The Model 560F was the twelfth one to be placed into production, the first two by the Aero Design & Engineering Company, as a subsidiary of Rockwell-Standard Corporation at Bethany (Wiley Post Airport) in Oklahoma City. The next 61 were built by Aero Commander Inc. as a subsidiary of Rockwell-Standard Corporation, and the last 10 were produced by the Aero Commander Division of Rockwell-Standard Corporation.
The 73 examples were built between November 1960 and October 1965, with serial numbers in the range 560F-951-1 through 560F-1496-73. Of these, nine were initially certified in 1960; 28 in 1961; 17 in 1962; 11 in 1963; 6 in 1964; and 2 in 1965.
A factory document describes the Model 560F, under Wing Drawing 5170045, as “the same as the 680F except, a) Gross weight reduced to 7,500 pounds and b) Lycoming IGO-540-B1A engines. Certified on February 8, 1961, per CAR 3, May 15, 1956, Amendment 3-3 and 3-4.” The Type Certificate Data Sheet says, “Same as Model 680F except unsupercharged engine and reduced gross-weight.” The Model 560F was indeed certified on February 8, 1961 under Type Certificate 2A4 and had 350 hp Lycoming IGO-540-B1A engines, although the last 10 had the -B1C variant. Both versions used 93.5-inch-diameter three-blade Hartzell HC-B3Z30-2B (15o) propeller hubs with 9349-model blades.
Gross weight of the 560F is 7,500 pounds.
Visually, the Models 560F and 680F are identical. One example, s/n 560F-1422-69, had Mr. RPM STC No. SA2691WE (actually for the 680F/FL series) complied with, using the 400-hp Lycoming IO-720-B1B engine with 84.625-inch-diameter Hartzell HC-A3VK-2A/V8433 propellers.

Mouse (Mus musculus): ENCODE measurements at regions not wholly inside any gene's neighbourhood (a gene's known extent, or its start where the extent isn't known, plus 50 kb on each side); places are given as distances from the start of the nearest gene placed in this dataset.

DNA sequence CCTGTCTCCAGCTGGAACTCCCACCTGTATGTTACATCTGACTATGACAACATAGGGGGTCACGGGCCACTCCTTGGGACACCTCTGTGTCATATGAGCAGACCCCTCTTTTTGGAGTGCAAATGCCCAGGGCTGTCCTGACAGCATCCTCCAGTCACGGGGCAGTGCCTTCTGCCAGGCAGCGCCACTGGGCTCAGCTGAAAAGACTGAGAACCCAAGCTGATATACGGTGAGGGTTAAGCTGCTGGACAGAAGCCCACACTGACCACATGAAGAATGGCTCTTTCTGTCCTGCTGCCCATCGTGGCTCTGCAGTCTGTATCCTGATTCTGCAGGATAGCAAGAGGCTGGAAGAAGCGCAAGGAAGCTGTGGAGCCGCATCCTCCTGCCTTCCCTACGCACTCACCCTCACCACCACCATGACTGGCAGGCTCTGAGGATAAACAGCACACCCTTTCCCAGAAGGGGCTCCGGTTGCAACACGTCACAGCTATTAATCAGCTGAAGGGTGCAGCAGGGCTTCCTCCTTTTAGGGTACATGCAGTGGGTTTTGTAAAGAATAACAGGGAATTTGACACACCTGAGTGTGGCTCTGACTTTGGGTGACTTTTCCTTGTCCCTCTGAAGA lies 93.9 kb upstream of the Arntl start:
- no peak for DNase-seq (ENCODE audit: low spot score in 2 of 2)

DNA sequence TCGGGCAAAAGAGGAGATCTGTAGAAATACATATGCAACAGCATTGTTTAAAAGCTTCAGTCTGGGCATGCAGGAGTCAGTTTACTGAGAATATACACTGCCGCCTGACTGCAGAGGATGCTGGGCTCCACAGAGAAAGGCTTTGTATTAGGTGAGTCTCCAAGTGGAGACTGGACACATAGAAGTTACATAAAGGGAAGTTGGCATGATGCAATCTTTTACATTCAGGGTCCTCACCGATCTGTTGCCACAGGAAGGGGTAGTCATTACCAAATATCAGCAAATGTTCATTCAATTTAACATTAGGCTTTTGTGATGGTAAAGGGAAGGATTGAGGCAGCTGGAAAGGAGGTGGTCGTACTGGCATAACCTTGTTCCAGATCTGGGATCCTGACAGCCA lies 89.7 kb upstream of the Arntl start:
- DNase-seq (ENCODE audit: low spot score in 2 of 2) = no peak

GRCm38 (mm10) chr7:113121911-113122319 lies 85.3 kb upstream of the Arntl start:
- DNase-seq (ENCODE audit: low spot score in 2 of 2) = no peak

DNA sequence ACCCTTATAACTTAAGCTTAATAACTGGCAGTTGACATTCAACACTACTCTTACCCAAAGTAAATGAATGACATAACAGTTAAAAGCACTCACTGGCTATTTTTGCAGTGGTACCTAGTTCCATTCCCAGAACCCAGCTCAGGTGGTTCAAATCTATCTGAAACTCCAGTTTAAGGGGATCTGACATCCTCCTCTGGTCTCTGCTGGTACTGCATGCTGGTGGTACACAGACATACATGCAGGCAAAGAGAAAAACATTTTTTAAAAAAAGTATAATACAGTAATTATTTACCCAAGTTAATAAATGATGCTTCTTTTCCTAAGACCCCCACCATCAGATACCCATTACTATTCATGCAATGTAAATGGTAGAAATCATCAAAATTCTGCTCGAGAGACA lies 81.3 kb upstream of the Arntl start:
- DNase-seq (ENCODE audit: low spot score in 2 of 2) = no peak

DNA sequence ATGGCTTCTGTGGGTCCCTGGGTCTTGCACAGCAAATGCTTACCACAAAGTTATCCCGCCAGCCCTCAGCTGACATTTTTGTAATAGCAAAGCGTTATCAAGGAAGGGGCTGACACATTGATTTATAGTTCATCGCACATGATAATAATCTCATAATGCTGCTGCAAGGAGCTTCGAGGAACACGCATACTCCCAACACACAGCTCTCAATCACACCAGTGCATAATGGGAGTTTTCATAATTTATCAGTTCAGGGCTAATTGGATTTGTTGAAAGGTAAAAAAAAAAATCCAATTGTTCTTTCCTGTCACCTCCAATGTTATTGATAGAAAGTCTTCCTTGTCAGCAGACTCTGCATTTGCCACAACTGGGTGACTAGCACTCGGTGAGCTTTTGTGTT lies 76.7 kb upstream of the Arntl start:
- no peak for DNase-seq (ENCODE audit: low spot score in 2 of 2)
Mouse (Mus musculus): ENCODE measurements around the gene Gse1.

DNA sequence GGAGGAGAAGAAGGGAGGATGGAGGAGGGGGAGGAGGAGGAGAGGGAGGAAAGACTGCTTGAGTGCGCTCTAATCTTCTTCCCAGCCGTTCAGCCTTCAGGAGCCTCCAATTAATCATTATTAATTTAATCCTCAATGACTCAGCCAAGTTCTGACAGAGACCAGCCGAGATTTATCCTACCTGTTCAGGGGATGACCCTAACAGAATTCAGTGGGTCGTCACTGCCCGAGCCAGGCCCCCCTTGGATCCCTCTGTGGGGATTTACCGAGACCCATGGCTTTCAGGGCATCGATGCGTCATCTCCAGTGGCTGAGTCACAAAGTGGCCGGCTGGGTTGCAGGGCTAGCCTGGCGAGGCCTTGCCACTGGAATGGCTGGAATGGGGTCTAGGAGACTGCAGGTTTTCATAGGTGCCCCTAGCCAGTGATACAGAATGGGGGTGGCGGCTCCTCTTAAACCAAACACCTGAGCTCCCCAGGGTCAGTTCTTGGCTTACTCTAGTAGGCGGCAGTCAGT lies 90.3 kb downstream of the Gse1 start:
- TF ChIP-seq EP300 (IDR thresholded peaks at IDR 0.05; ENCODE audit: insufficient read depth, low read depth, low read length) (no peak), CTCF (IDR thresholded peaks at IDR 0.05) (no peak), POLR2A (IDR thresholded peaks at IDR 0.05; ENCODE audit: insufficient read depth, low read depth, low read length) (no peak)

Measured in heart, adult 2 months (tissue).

One anomaly regarding the 560F is why it was included on Type Certificate 2A4. All the other Twin Commander models on this type certificate have either supercharged piston engines or turboprop engines. It seems strange that the Model 560F was not included on Type Certificate 61A instead because, like the 560F, all of the models on that type certificate have normally aspirated (non-turbocharged or supercharged) engines.
Barry Collman’s lifelong interest in airplanes began when he was growing up in a house located underneath the downwind leg to busy Northolt aerodrome, an R.A.F. base near London-Heathrow airport. As a young teenager he discovered airplane “spotting”–hobbyists’ observation and logging of aircraft by make, model, and registration number. The hobby began to grow into a passion as Collman joined a club of like-minded spotters. At one point he purchased a copy of the January 1966 U.S. Civil Aircraft Register, and thumbing through it came upon the Aero Commander. He was hooked. Eventually he acquired every available FAA microfiche file on Commanders, and since 1995 has made annual pilgrimages to Oklahoma City to sift through FAA records. He now has a database with more than 96,100 records as well as a collection of negatives, slides, photographs, digital images, magazines, brochures, knick-knacks–and a very understanding wife. This series on Commander production history originally was written for the Twin Commander Flight Group, of which he is an enthusiastic member.